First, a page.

The union seeking to represent staff at Victoria’s Mountain Equipment Co-op alleges management interfered with a unionization vote after employees claimed the co-op used “scare tactics” in an effort to convince workers not to organize.
The Vancouver Island store is trying to join the same union that represents the larger flagship Vancouver outlet of the Canadian outdoor equipment retailer.
Victoria staff say they want better wages and more job security but claim management launched an “assertive and aggressive campaign” to dissuade workers at the Government Street store from joining their Vancouver counterparts in the same bargaining unit of the United Food and Commercial Workers 1518 (UFCW).
Staff voted Nov. 2 on whether to unionize, but the ballots remain sealed. The process was stalled after MEC management challenged the Victoria unionization vote at the B.C. Labour Board this week.
‘Assertive and quite aggressive campaign’
On Oct. 29, Victoria MEC staff filed an application to join the UFCW which, in April, had certified the Vancouver store. On Tuesday, MEC managers argued the two stores are too different from each other to be represented by the same bargaining unit.
However, union organizers say it’s common for employers to want to limit the size and power of bargaining units.
On Thursday, the B.C. Labour Relations Board found against the company, ruling the bargaining unit is appropriate and ordered a ballot count that is expected to take place next week.
During the union’s organizing drive, Victoria staffers say they were shocked by management’s reaction to it.
“We saw a very assertive and quite aggressive campaign from the employer — which surprised all of us because we expected MEC to be far more supportive of their employees and far less anti-union than say a Walmart or an Amazon,” said one-year Victoria employee Alexandre Charron.
He joined MEC in 1995 as a teen rock climber living in North Bay, Ont. So for Charron, getting hired in 2018 to work at the climbing counter in Victoria was a dream. He’d long admired the Vancouver-based co-op’s ethos of encouraging people to enjoy the outdoors.
But inside MEC walls, Charron says staff frustration had been rising, even before 11-year CEO David Labistour left in July.
New chief financial officer Philippe Arrata — a former Best Buy executive — declined comment.
But memos to employees entitled “Updates from Phil” obtained by CBC News raise the spectre MEC could be in financial trouble if the unionization drive were to succeed.
“MEC’s current financial outlook is difficult … our Co-op is being pressured by stiff competition and the challenges currently facing all ‘bricks and mortars’ retailers,” it read.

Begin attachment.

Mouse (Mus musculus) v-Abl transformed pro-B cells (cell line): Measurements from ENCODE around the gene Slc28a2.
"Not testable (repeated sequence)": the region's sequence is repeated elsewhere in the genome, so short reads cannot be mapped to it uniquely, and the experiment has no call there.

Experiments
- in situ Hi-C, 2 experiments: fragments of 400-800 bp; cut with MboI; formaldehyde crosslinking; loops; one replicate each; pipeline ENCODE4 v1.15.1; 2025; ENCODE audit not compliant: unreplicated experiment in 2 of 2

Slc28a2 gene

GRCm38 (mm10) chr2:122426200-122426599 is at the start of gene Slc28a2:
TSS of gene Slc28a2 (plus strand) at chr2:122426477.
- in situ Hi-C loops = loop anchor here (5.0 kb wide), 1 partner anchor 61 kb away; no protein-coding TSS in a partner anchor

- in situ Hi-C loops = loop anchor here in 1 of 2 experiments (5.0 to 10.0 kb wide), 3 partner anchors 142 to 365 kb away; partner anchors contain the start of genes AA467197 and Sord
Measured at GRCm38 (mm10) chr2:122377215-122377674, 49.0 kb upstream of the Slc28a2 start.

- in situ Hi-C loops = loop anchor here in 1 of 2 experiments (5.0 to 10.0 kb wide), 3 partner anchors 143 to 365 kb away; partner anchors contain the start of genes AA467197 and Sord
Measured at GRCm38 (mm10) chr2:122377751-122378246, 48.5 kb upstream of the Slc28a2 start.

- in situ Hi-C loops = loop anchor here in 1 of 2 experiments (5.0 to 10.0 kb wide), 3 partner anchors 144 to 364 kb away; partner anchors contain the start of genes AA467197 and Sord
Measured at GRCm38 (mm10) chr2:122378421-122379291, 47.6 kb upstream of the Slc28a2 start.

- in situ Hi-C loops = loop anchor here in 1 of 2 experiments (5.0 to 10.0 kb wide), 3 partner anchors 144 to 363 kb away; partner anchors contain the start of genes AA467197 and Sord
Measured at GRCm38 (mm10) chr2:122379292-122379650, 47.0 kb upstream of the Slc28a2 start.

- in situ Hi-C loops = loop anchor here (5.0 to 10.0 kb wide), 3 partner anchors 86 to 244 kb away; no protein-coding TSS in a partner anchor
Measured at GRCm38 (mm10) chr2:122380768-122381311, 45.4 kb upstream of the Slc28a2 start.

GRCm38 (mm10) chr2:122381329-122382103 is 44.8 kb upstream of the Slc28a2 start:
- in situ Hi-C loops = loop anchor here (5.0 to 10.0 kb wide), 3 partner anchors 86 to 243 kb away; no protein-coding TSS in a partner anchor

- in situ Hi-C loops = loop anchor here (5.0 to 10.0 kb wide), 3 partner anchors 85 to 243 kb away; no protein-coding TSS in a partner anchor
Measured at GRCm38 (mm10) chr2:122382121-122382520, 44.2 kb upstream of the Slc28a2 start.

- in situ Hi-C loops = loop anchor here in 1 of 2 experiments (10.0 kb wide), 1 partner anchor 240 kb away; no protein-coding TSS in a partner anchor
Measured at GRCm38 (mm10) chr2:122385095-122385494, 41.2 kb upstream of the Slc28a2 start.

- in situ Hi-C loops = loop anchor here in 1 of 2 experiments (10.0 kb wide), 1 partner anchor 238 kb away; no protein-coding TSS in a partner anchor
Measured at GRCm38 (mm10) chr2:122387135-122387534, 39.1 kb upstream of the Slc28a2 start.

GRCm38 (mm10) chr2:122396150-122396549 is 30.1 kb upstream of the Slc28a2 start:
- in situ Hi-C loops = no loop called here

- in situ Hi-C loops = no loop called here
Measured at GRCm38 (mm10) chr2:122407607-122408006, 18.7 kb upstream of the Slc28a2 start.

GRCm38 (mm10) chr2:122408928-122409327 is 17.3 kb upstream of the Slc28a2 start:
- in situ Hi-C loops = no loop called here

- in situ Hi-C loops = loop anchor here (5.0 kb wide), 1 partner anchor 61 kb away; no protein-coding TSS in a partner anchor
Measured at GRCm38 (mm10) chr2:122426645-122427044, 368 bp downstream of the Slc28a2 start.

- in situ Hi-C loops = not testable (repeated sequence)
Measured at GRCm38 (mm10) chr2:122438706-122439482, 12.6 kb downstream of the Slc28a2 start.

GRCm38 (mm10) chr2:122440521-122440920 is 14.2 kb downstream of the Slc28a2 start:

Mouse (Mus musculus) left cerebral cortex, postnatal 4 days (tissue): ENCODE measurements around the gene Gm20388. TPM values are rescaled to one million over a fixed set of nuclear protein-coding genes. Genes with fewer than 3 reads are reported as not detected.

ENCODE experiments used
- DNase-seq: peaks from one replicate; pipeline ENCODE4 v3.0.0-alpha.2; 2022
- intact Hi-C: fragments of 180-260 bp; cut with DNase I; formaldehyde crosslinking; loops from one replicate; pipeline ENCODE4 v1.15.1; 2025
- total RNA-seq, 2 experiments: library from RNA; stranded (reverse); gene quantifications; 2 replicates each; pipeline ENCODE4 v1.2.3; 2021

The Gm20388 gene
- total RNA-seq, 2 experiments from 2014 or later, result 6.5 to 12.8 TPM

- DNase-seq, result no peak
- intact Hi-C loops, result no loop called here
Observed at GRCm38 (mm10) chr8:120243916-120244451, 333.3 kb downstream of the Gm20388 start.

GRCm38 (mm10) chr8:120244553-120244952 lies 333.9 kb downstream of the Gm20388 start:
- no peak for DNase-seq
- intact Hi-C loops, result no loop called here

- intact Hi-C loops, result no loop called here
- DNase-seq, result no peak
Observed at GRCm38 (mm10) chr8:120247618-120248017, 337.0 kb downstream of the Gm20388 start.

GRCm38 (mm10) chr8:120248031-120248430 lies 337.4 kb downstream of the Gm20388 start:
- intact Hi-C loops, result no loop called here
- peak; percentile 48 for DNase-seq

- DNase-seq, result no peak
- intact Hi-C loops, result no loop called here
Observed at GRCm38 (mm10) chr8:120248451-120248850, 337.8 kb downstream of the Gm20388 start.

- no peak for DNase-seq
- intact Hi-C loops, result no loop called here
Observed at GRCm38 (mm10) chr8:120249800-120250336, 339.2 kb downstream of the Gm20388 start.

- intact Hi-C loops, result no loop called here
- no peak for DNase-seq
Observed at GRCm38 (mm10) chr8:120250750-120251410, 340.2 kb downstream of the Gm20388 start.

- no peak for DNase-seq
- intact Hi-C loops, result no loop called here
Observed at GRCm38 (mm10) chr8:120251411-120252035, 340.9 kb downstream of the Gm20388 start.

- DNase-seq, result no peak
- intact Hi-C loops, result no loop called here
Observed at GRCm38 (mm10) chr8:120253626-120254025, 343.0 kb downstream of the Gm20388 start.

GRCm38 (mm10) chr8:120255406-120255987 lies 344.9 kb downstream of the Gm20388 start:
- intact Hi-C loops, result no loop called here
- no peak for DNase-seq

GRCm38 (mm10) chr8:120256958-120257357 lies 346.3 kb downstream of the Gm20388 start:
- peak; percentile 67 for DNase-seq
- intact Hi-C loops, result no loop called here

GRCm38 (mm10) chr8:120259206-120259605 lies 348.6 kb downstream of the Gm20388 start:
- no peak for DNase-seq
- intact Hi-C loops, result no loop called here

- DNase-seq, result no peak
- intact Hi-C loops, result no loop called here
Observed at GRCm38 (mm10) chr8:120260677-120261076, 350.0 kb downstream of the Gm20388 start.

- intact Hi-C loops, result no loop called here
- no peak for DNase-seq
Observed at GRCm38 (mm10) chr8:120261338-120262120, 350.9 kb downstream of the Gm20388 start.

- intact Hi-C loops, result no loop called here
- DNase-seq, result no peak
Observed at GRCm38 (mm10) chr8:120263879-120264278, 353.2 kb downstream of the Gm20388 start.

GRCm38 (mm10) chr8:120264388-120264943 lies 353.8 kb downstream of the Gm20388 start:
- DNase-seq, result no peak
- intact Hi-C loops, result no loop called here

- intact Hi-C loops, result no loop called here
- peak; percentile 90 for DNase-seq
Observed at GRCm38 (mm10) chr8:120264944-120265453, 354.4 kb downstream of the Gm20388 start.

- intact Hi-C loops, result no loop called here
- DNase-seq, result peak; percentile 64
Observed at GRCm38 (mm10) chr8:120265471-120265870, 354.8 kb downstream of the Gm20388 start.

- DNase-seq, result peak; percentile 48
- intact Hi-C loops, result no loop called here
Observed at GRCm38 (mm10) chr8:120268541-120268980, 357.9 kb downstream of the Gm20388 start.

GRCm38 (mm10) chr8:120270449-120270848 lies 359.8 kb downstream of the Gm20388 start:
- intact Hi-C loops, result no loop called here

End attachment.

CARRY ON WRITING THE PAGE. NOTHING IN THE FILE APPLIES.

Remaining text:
“We shared major financial information [with the union’s bargaining committee] which even our banks have not seen yet because we felt the information was important in understanding the seriousness of our situation in BC and across the Co-op.”
But according to Charron, “we were not permitted to speak freely in order to rebut some of these claims.”
UFCW 1518 confirmed that a formal unfair labour practices complaint has been filed over MEC’s actions.
In a written statement to CBC, MEC’s chief human resources officer, Deb Paulsen, suggests staff are mischaracterizing MEC as anti-union. Paulsen said MEC has unionized workers at two distribution centres, in addition to the Vancouver store.
Paulsen said a company campaign called “crunch time” was launched to inform staff about the financial “headwinds” hitting MEC and all retailers.
“We acted within our role as the employer to ensure our staff are informed of their vote choices,” wrote Paulsen.
The union says it filed an unfair labour practice complaint Nov. 4, saying MEC had gone too far.
Charron said managers played up the threat of a strike. Memos posted in the elevator, washrooms and by the punch clock warned workers they’d have to “live with the outcome” if they voted for union representation.
It’s not the first face-off between staff and MEC leaders.
The union says two Vancouver staffers MEC believed to be union organizers were dismissed days before the union vote.
Kate Milberry, press secretary for UFCW 1518, said it stepped in and MEC settled with both employees before the April staff vote, which endorsed the unionization bid.
“The one employee, who would have become a union member after we organized MEC, was offered his job back, or a settlement. He chose the settlement,” said Milberry in a written statement.
Milberry said some employers “interfere” with worker’s legal right to organize or try to “scare” workers to turn them off unions.
But she said that plan can backfire and end up increasing union support.
After the Vancouver store unionized in April, MEC employees in Toronto began a drive to organize, which ultimately failed.